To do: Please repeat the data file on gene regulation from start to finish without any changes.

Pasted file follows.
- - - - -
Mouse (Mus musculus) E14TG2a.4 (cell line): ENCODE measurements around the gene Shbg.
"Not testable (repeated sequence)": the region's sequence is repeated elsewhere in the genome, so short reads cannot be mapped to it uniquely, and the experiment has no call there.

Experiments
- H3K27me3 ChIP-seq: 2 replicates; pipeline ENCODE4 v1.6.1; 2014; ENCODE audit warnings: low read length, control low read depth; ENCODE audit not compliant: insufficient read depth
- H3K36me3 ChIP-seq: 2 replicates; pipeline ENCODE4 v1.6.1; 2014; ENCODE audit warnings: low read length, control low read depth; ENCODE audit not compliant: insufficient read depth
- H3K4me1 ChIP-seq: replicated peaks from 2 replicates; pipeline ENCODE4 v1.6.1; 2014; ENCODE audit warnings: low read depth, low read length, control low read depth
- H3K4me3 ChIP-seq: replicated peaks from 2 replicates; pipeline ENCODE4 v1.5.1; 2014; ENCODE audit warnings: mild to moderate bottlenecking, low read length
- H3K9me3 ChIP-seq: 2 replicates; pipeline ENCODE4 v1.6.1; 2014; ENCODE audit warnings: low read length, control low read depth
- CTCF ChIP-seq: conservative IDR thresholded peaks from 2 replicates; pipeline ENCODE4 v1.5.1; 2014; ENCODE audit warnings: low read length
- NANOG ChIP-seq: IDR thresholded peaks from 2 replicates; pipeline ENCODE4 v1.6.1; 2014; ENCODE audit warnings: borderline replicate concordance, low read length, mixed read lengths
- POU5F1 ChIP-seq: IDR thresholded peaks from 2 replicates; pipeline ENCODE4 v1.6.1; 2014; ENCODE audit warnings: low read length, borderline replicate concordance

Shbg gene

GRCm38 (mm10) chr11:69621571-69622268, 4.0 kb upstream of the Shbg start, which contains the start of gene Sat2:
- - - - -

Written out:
Mouse (Mus musculus) E14TG2a.4 (cell line): ENCODE measurements around the gene Shbg.
"Not testable (repeated sequence)": the region's sequence is repeated elsewhere in the genome, so short reads cannot be mapped to it uniquely, and the experiment has no call there.

Experiments
- H3K27me3 ChIP-seq: 2 replicates; pipeline ENCODE4 v1.6.1; 2014; ENCODE audit warnings: low read length, control low read depth; ENCODE audit not compliant: insufficient read depth
- H3K36me3 ChIP-seq: 2 replicates; pipeline ENCODE4 v1.6.1; 2014; ENCODE audit warnings: low read length, control low read depth; ENCODE audit not compliant: insufficient read depth
- H3K4me1 ChIP-seq: replicated peaks from 2 replicates; pipeline ENCODE4 v1.6.1; 2014; ENCODE audit warnings: low read depth, low read length, control low read depth
- H3K4me3 ChIP-seq: replicated peaks from 2 replicates; pipeline ENCODE4 v1.5.1; 2014; ENCODE audit warnings: mild to moderate bottlenecking, low read length
- H3K9me3 ChIP-seq: 2 replicates; pipeline ENCODE4 v1.6.1; 2014; ENCODE audit warnings: low read length, control low read depth
- CTCF ChIP-seq: conservative IDR thresholded peaks from 2 replicates; pipeline ENCODE4 v1.5.1; 2014; ENCODE audit warnings: low read length
- NANOG ChIP-seq: IDR thresholded peaks from 2 replicates; pipeline ENCODE4 v1.6.1; 2014; ENCODE audit warnings: borderline replicate concordance, low read length, mixed read lengths
- POU5F1 ChIP-seq: IDR thresholded peaks from 2 replicates; pipeline ENCODE4 v1.6.1; 2014; ENCODE audit warnings: low read length, borderline replicate concordance

Shbg gene

GRCm38 (mm10) chr11:69621571-69622268, 4.0 kb upstream of the Shbg start, which contains the start of gene Sat2: